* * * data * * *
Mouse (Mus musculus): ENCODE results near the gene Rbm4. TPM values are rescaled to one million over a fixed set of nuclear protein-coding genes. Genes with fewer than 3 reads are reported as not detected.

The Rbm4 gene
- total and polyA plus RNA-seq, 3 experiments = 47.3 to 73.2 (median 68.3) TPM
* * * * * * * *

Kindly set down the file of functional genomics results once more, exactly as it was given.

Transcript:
Mouse (Mus musculus): ENCODE results near the gene Rbm4. TPM values are rescaled to one million over a fixed set of nuclear protein-coding genes. Genes with fewer than 3 reads are reported as not detected.

The Rbm4 gene
- total and polyA plus RNA-seq, 3 experiments = 47.3 to 73.2 (median 68.3) TPM